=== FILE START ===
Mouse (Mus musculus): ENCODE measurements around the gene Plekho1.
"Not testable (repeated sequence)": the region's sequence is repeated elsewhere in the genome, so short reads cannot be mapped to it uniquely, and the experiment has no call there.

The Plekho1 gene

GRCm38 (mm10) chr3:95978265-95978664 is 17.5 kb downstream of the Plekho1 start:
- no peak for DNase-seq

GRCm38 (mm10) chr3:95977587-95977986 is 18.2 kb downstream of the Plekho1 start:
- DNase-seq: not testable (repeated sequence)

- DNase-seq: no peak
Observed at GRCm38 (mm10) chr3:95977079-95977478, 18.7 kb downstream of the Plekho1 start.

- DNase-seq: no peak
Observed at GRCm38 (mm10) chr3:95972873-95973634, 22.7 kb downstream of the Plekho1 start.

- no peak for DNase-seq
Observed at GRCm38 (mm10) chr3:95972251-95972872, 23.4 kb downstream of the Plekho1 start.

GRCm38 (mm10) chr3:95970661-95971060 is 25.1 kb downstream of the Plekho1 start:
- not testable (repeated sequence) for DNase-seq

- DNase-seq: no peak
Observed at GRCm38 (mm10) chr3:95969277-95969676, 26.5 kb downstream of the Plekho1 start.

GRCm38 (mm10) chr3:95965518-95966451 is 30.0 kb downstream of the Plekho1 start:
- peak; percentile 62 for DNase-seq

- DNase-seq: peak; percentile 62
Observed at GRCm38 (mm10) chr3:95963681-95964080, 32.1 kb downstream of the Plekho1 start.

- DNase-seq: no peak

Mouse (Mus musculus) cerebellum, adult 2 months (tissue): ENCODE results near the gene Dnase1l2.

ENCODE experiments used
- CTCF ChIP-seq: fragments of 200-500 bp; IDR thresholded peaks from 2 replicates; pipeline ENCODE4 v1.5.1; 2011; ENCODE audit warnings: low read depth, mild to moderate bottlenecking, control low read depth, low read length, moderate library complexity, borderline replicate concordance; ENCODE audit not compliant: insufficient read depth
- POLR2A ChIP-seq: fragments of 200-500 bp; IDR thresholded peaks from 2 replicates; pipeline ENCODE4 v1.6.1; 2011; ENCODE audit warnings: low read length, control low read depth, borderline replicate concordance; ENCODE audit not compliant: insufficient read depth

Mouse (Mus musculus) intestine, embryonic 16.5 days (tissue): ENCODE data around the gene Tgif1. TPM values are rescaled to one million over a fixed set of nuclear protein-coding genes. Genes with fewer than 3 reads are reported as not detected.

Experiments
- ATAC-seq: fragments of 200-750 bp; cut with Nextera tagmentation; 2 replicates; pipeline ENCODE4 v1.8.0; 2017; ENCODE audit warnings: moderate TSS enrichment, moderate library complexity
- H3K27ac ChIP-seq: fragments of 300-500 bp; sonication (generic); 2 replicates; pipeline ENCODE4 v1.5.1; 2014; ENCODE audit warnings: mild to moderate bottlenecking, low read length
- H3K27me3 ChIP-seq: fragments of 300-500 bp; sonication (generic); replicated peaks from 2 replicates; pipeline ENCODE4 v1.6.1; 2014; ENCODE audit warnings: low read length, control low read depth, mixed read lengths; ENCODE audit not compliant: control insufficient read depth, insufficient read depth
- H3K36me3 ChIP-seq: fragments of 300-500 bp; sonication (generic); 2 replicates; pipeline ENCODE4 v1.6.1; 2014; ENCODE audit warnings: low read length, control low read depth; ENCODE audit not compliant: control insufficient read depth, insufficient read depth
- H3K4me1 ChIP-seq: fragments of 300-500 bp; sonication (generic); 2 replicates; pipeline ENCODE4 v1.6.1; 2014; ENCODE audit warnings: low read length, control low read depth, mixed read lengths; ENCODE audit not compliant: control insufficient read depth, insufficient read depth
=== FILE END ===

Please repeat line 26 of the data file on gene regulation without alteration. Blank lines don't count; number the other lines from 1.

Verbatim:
- POLR2A ChIP-seq: fragments of 200-500 bp; IDR thresholded peaks from 2 replicates; pipeline ENCODE4 v1.6.1; 2011; ENCODE audit warnings: low read length, control low read depth, borderline replicate concordance; ENCODE audit not compliant: insufficient read depth